Classification, diagnosis and management of myeloproliferative disorders in the JAK2V617F era.

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Abstract

JAK2V617F, a somatic gain-of-function mutation involving the JAK2 tyrosine kinase gene, occurs in nearly all patients with polycythemia vera (PV) but also in a variable proportion of patients with other myeloid disorders; mutational frequency is estimated at approximately 50% in both essential thrombocythemia (ET) and myelofibrosis (MF), up to 20% in certain subcategories of atypical myeloproliferative disorder (atypical MPD), less than 3% in de novo myelodysplastic syndrome (MDS) or acute myeloid leukemia, and 0% in chronic myeloid leukemia (CML). Accordingly, there is now molecular justification for grouping PV, ET, and MF together in a distinct MPD category (i.e., classic, BCR-ABL(-) MPD) that is separate from chronic myeloid leukemia (CML), MDS, and atypical MPD. To date, JAK2V617F has not been described in patients with reactive myeloproliferation, lymphoid disorders, or solid tumor. Therefore, the presence of JAK2V617F strongly suggests an underlying MPD and it is therefore reasonable to consider JAK2V617F-based laboratory tests for the evaluation of polycythemia, primary thrombocytosis, unexplained leukocytosis, bone marrow fibrosis, or abdominal vein thrombosis. Current information on disease-specific prognostic relevance of JAK2V617F is inconclusive and confounded by inter-study differences in the performance of mutation screening assays. Regardless, the discovery of JAK2V617F has reinforced the pathogenetic contribution of JAK-STAT signaling in MPD and identifies JAK2 as a valid drug target.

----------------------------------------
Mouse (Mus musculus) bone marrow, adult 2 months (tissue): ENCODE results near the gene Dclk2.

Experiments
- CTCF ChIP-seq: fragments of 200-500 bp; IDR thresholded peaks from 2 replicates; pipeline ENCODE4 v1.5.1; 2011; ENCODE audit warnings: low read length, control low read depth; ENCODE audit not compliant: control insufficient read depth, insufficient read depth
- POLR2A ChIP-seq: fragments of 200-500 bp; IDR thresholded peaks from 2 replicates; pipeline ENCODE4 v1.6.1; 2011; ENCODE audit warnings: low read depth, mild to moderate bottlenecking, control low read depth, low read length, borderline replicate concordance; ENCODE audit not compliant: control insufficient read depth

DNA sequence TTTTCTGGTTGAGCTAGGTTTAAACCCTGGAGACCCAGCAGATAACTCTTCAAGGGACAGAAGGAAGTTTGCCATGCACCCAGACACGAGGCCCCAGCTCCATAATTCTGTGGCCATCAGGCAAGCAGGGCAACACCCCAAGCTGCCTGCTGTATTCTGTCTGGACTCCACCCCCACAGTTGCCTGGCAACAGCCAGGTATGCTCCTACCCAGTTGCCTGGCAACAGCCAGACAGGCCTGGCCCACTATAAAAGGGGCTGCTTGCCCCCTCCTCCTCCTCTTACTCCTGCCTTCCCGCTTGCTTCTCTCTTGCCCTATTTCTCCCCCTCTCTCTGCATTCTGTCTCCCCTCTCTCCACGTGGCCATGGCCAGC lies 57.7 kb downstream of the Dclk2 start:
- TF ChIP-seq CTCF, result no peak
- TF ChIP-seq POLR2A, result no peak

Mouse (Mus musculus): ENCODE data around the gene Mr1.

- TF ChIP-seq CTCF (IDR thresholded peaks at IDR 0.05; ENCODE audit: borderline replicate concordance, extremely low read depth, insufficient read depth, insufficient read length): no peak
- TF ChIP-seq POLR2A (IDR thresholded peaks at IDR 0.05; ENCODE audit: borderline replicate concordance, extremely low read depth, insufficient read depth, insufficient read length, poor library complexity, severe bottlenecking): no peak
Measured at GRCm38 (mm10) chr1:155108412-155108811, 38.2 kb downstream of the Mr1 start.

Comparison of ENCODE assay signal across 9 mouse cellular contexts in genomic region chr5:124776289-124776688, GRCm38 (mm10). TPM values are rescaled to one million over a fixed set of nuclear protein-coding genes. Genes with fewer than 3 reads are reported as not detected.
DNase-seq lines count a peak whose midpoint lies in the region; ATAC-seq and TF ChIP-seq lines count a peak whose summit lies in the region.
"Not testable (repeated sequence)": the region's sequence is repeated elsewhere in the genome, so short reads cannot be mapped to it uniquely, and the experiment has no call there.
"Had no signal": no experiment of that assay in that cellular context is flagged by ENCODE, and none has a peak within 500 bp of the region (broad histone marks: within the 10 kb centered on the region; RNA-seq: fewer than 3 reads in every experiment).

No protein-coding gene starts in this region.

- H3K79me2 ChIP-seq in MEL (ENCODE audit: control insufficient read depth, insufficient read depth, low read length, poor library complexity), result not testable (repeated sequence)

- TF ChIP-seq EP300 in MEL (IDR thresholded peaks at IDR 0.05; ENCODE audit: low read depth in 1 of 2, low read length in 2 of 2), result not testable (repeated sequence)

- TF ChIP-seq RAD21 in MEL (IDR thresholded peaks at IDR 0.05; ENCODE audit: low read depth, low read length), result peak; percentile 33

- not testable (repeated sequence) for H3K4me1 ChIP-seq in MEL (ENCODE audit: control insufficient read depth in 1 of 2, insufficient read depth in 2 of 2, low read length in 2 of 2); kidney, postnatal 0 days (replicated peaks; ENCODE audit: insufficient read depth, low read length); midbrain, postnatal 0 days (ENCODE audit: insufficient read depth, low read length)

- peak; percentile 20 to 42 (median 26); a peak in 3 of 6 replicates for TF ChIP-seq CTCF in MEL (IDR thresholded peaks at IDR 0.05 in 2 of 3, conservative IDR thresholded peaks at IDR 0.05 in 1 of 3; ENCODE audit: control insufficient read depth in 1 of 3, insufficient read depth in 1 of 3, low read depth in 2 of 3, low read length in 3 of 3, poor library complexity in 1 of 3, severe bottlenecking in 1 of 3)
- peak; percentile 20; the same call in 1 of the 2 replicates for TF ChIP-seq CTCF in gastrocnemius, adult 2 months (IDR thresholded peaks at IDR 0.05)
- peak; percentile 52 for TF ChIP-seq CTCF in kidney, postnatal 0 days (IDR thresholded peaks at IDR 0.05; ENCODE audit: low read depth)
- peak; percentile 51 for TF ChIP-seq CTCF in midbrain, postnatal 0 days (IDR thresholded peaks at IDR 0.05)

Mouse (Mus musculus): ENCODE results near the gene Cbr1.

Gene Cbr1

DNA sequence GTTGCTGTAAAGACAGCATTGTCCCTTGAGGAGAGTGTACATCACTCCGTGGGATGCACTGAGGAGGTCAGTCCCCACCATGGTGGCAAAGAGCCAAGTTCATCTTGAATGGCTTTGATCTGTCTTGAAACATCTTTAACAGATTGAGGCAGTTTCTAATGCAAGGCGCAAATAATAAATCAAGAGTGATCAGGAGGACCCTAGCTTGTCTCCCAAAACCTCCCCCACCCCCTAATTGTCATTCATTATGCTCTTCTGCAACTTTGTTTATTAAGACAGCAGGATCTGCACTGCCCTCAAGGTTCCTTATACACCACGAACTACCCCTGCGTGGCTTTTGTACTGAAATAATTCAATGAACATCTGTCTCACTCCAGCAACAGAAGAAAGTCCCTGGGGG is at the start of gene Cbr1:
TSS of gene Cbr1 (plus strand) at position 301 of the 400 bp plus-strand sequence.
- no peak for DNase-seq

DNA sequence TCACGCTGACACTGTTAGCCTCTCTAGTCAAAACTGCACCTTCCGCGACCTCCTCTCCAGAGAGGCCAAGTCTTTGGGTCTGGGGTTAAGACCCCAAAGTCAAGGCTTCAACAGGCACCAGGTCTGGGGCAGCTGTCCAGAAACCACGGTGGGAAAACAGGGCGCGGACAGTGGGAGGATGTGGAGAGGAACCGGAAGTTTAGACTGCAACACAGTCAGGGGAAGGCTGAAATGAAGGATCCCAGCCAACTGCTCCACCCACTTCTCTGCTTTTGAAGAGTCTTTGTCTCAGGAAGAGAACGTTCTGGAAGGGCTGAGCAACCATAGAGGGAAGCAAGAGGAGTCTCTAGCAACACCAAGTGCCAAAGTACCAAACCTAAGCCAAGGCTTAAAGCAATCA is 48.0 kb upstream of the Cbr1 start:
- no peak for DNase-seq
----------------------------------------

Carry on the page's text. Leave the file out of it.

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ASJC Scopus subject areas

  • Hematology

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